Great Sand Dunes National Park
Photos and location summary by Wolfe Repass
Amidst the high desert brush land in south-central Colorado lie The Great Sand Dunes National Park, the tallest sand dunes in North America. Over 750 ft. tall and covering over 30 square miles, the dunes within Great Sand Dunes National Park are an imposing force as they rise out of the San Luis Valley.
Surrounded on the north and east by the 13,000+ ft. Sangre de Cristo mountain range, the dunes create an incredible landscape worthy of at least 2-3 days of your time. Depending on the time of year, snow-capped peaks, seasonal creeks, and colorful wildflowers provide for a multitude of creative photographic opportunities.
Trail Difficulty (2 to 4 out of 5)
I would rate the difficulty of this trail as a 2-4 on a scale of 1-5 (with 5 being most difficult).
The trail difficulty depends on where you shoot. If you stay along the flat area near the creek bed, I would rate it as a 2 on a scale of 1-5 (with 5 being the most difficult). This entire area is sand, so it is similar to walking on a beach. At certain times of the year, Medano Creek will be flowing across this flat area (particularly in late spring and early summer), but it is usually shallow enough to walk through comfortably.
If you decide to climb the dunes for different shot perspectives (like the photo above), I would rate the trail as a 4 due to:
steep climbing on sand - climbing a 750 foot tall mountain is challenging, but when that mountain is made out of sand it becomes exponentially more difficult,
there is no shelter from the sun and sand surface temperatures during the summer can reach up to 150 °F, so it is important to come prepared and avoid getting caught out at the wrong time,
there are no trees or shelters on the dunes to protect oneself from exposure,
the high elevation - Elevation within the park ranges from 8,200 feet to 13,604 feet (2,499m– 4,146m), which means that sun exposure is more severe and can quickly lead to dehydration or worse. The elevation also makes it harder to climb and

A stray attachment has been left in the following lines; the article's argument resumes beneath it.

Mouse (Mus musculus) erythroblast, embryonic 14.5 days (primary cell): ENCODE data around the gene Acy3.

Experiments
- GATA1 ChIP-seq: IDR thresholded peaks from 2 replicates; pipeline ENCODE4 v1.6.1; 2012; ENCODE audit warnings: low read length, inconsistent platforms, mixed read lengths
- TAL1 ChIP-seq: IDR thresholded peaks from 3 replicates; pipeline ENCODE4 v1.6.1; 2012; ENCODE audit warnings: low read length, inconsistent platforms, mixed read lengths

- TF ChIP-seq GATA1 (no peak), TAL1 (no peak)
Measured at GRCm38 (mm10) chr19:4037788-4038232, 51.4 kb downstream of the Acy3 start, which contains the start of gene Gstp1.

there are no designated trail markers - the farther you go from the parking area, the easier it is to lose your path.
The road to and within the Park are well-maintained, paved roads. The dunes are accessible from several clearly designated parking areas north of the Visitor’s Center, with the primary one called “Dunes Parking”. From each parking lot, it is a simple 30-50 meter walk to the sandy area that surrounds the main dune field.
GPS Coordinates & Elevation
8,200 to 13,604 ft - Elevation (depending on where you are on the dunes)
Click on GPS coordinates above for a Google map to the location.
Decimal degree (DD) format: 37.739544, -105.517244
Google Maps Birds-Eye-View
Click on image to enlarge
CLICK HERE to get driving directions to Great Sand Dunes National Park.
From Denver – travel on US-285 for 90 miles until you get to Buena Vista, CO. Turn left (south) and continue on US-285/CO-17 for 86.6 miles until you a turn-off for the Great Sand Dunes National Park. Travel on Lane 6 N for 16.1 miles until you reach CO-150 N. Take a left (north) on CO-150 for 5.9 miles until you reach the visitors center. From the visitors center continue a 1 mile until you see the turnoff for the Great Sand Dunes Parking area.
Best Time of Day to Shoot
The best time to shoot this location is whenever the sun is not directly overhead (early morning, late afternoon, or sunset). The closer the sun is to the horizon, the larger the shadows will be on the dunes which provide for nice contrast and depth in a photo.
Best Time of Year to Shoot
You can shoot this location year-round if you are trying for shots of the dunes only. However, the park itself has good wildflowers from late spring through mid-summer, and the mountains surrounding the dunes have a few aspens that change colors in the fall. Winter and spring can also be a good time as snow covers the surrounding peaks.
What Lens(es) Do You Need
Given the vastness of the dunes there are multiple composition opportunities. I suggest bringing a range of lenses that cover ultra-wide-angle (16mm – 35mm) to mid telephoto (70mm – 200mm) to provide flexibility. The shot above was taken with a 100mm lens.
A National Park Pass is required to access the dunes. A 7-day pass can be purchased at the entrance to the Park for $20.